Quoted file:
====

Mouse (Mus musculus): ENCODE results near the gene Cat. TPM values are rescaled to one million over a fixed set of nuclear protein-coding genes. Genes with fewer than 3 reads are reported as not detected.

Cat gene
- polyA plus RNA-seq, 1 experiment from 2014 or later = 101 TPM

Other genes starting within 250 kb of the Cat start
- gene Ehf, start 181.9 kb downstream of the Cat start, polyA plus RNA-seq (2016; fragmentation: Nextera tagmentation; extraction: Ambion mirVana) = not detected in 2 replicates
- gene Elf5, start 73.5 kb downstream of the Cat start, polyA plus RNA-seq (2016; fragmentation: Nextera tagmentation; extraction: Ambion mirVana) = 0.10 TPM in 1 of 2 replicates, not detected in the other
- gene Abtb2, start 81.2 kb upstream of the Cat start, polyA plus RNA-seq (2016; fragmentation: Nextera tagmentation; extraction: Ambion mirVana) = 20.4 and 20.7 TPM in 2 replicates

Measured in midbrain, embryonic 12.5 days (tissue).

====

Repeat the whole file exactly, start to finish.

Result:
Mouse (Mus musculus): ENCODE results near the gene Cat. TPM values are rescaled to one million over a fixed set of nuclear protein-coding genes. Genes with fewer than 3 reads are reported as not detected.

Cat gene
- polyA plus RNA-seq, 1 experiment from 2014 or later = 101 TPM

Other genes starting within 250 kb of the Cat start
- gene Ehf, start 181.9 kb downstream of the Cat start, polyA plus RNA-seq (2016; fragmentation: Nextera tagmentation; extraction: Ambion mirVana) = not detected in 2 replicates
- gene Elf5, start 73.5 kb downstream of the Cat start, polyA plus RNA-seq (2016; fragmentation: Nextera tagmentation; extraction: Ambion mirVana) = 0.10 TPM in 1 of 2 replicates, not detected in the other
- gene Abtb2, start 81.2 kb upstream of the Cat start, polyA plus RNA-seq (2016; fragmentation: Nextera tagmentation; extraction: Ambion mirVana) = 20.4 and 20.7 TPM in 2 replicates

Measured in midbrain, embryonic 12.5 days (tissue).